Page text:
Interested in learning what’s next for the gaming industry? Join gaming executives to discuss emerging parts of the industry this October at GamesBeat Summit Next. Register today.
The Gayming Awards were born as a remote awards show for LGBTQ+ gaming during the pandemic. This year, it had a limited audience of 400 in-person and 320,000 watching online. But in 2023, the show is shooting to be a physical spectacle on Broadway in New York, as well as an online show.
The human behind this is Robin Gray, founder of Gayming Magazine, the world’s first LGBTQ+ online gaming publication. He started the magazine in 2019 and now the awards show is going to be in its third iteration on March 7, 2023.
The show celebrates LGBTQ+ video gaming comes to New York City, and nominations opened this week. Logitech For Creators and Streamlabs are backing the show. Gray said he hopes more companies will come forward as sponsors to show that representation matters.
“We are live on Broadway this time, hopping over the pond,” Gray said. “And we are joined by returning friends in the shape of Devolver Digital, Facebook gaming and Rocksteady studios, but also our new presenting partners Logitech for Creators and Streamlabs.”
Gray founded the show on notion that the quality of LGBTQ+ experiences in gaming were growing and that they needed more recognition.
Back in April, the 2022 Awards saw Life Is Strange: True Colors take home three awards while Unpacking and Resident Evil Village each took home an award. More than 320,000 people in 97 countries around the world watched the 2022 Awards while 400 people were in-house at London’s Troxy Theatre.
Because of COVID, the 2021 event was held online. And in 2022, the show had to limit the number of in-person guests. Hopefully, that won’t happen again, but Gray said it will always make sense to be more virtual.
The 2023 Awards will continue the hybrid approach with streaming on Twitch and IGN, as well as OTT broadcast. Fans can nominate and later vote on their favorite games in 12 categories. Nominations close on November 11.
“There are more sponsors coming online to talk about it,” Gray said.
Gray isn’t revealing the exact location just yet.
“But we are focusing very much on the broadcast side of things with livestreaming,” Gray said. “We’re aiming for half a million people this time watching. It’s driven by accessibility and the global reach of gaming.”
Besides Logitech For Creators and Streamlabs, other returning sponsors include Devolver Digital, Facebook Gaming, and Rocksteady Studios. Additional sponsors and supporters include Sumo Digital, the German Games Industry Association, GGP: Gay Gaming Professionals, and NYC Gaymers. The categories are the same, as Gray said, “We feel good about where gaming is now.”
The Gayming Awards 2023 categories are:
Gayming Icon Award – sponsored by Facebook Gaming
Gayming Magazine Readers’ Award – sponsored by Devolver Digital
LGBTQ Streamer of the Year Award – sponsored by Streamlabs
LGBTQ Streamer Rising Star Class of ’23 – sponsored by Logitech for Creators
Best LGBTQ Character Award – sponsored by Rocksteady Studios
Game of the Year Award
Best LGBTQ Indie Game Award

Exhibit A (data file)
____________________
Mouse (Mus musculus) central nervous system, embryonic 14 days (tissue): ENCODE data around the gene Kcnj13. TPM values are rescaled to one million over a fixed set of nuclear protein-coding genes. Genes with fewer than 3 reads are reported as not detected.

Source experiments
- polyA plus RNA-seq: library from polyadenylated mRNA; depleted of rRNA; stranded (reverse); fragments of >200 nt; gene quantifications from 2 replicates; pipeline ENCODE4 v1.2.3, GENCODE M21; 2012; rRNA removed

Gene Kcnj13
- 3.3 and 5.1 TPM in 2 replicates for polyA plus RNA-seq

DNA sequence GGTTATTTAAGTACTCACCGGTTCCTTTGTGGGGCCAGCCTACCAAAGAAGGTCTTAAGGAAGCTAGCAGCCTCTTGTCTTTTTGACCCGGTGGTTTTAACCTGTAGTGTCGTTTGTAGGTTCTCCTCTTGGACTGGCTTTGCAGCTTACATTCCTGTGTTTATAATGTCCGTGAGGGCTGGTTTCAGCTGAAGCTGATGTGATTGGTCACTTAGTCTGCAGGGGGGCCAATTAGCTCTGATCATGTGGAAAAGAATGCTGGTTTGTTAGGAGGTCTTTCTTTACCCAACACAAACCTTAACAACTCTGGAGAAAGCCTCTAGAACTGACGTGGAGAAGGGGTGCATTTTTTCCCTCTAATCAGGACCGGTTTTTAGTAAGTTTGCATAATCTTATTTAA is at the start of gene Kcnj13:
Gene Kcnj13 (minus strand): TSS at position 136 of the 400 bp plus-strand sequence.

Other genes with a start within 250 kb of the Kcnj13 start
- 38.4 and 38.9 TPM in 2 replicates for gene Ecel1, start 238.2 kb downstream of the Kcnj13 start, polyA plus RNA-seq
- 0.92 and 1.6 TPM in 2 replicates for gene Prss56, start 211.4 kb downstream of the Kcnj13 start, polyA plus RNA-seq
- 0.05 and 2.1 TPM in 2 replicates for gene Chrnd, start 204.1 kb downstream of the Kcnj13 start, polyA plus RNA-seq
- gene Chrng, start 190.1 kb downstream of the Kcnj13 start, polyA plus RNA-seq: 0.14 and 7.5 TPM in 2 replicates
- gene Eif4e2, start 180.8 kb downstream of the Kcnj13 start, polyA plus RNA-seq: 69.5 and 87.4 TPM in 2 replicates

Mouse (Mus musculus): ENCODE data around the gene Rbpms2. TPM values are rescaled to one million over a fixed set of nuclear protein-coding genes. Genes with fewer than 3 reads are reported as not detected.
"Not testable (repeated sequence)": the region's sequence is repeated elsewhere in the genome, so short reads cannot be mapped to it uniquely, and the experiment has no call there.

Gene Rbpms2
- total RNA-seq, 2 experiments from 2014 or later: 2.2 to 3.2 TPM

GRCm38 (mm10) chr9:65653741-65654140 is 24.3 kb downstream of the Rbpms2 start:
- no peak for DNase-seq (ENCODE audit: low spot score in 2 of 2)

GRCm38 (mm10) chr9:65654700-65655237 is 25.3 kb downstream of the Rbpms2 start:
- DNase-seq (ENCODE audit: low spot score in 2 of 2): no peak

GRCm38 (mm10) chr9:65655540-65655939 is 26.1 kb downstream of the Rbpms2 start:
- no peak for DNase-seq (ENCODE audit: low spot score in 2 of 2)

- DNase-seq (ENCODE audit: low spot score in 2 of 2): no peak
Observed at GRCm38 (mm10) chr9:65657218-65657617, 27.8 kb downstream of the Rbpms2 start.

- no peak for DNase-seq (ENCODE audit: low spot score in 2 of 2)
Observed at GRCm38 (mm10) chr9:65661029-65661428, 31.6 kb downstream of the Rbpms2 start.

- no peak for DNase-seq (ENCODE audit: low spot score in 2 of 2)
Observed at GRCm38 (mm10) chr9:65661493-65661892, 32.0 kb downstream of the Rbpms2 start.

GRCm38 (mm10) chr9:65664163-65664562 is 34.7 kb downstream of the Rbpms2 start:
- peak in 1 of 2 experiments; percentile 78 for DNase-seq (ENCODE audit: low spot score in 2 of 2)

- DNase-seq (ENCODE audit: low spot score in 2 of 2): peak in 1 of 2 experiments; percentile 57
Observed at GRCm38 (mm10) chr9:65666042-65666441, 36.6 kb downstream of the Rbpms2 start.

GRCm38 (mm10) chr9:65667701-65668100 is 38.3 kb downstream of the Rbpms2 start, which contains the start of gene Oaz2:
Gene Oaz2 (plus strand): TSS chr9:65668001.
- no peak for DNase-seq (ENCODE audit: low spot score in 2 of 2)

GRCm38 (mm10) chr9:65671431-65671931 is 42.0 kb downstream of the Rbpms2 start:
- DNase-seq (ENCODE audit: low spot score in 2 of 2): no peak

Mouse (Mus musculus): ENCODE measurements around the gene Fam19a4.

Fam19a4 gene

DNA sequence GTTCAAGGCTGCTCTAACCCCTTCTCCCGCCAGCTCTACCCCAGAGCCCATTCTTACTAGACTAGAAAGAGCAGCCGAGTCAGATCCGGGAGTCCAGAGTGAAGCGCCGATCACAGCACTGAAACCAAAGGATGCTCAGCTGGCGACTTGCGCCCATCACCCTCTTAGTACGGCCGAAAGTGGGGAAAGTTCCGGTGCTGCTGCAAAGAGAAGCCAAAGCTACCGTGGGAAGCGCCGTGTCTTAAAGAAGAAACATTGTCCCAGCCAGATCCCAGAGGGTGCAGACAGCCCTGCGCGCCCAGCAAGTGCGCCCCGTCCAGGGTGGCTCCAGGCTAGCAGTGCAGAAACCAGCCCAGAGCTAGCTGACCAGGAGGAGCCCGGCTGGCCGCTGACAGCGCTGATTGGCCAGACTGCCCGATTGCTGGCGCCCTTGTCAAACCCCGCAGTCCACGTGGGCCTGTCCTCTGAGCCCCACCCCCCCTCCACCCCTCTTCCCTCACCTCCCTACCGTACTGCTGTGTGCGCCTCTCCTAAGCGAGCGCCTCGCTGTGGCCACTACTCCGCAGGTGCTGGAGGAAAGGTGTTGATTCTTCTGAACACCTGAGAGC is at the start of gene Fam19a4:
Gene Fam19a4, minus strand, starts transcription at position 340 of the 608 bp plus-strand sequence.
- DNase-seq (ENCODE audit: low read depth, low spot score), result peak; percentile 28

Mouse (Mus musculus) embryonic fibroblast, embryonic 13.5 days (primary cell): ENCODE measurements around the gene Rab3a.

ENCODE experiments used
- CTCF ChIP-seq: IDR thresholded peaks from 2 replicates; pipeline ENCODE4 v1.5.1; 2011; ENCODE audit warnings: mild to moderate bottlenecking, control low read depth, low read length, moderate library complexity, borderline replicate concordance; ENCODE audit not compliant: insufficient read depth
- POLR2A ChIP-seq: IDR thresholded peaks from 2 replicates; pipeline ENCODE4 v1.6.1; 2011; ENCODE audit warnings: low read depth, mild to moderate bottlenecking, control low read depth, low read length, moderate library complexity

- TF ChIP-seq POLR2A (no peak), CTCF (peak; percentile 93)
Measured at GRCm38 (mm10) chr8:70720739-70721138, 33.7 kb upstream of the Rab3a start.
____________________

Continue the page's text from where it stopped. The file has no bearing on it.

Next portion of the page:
Authentic Representation Award
Industry Diversity Award
Best LGBTQ Contribution to Esports Award
Best LGBTQ Tabletop Game of the Year Award
Best LGBTQ Comic Book & Manga Moment Award
Gayming Magazine is the home of queer geek culture. Founded in 2019, it has become the leading LGBTQ+ website for all things video games, comics, anime, and general queer fandom.
Gray suspects that indie games are going to do well in the awards this year, as many triple-A titles pushed out to the future.
“We’ve always been a champion of indie games. And we’ve been very pleased in previous years that the indie games have made the shortlist for major categories, which is something we don’t know often see perhaps at other events, other award shows.”
The public voting part of the worlds will honor characters, access, and authentic representation.
“We’re going to be seeing games and nominees that are close to people’s hearts, perhaps by way of indies,” he said.
Gray said he was happy where representation of LGBTQ+ characters and lifestyles are in games, with titles such as Saints Row, Tiny Tina’s Wonderlands, and more. He views that as progress. In Life Is Strange: True Colors, the player could choose which character to fall in love with and so could explore LGBTQ+ relationships if they wanted, and that didn’t have all that much to do with the plot.
Gray also said he admired Tell Me Why, which explores the life of a trans character amid a larger mystery.
“I think Tell Me Why was an incredibly important thing, and while I do think that others hate using the word “normalized,” it normalized LGBTQ+ people and relationships as nothing bad has to happen because they exist,” Gray said.
We still see some bad examples out there too.
“I think the community is becoming savvier and savvier with what you have made authentically, meaning devs do consultation with organizations or groups that give advice,” Gray said. “We are maybe still seeing examples where people have done a queer character and maybe haven’t done the homework.”
Still, the mistakes today are different from the legacies where LGBTQ+ characteristics were heightened for comedic effect, Gray said. Rockstar, for instance, took out some transphobic elements when it did a recent Grand Theft Auto remaster.
“I think you can still be biting satirical games without the need to punch down,” he said.
Gray said he would like to know how many LGBTQ+ people are working in the industry. In 2019, the United Kingdom did a survey, but it hasn’t been done on a worldwide basis.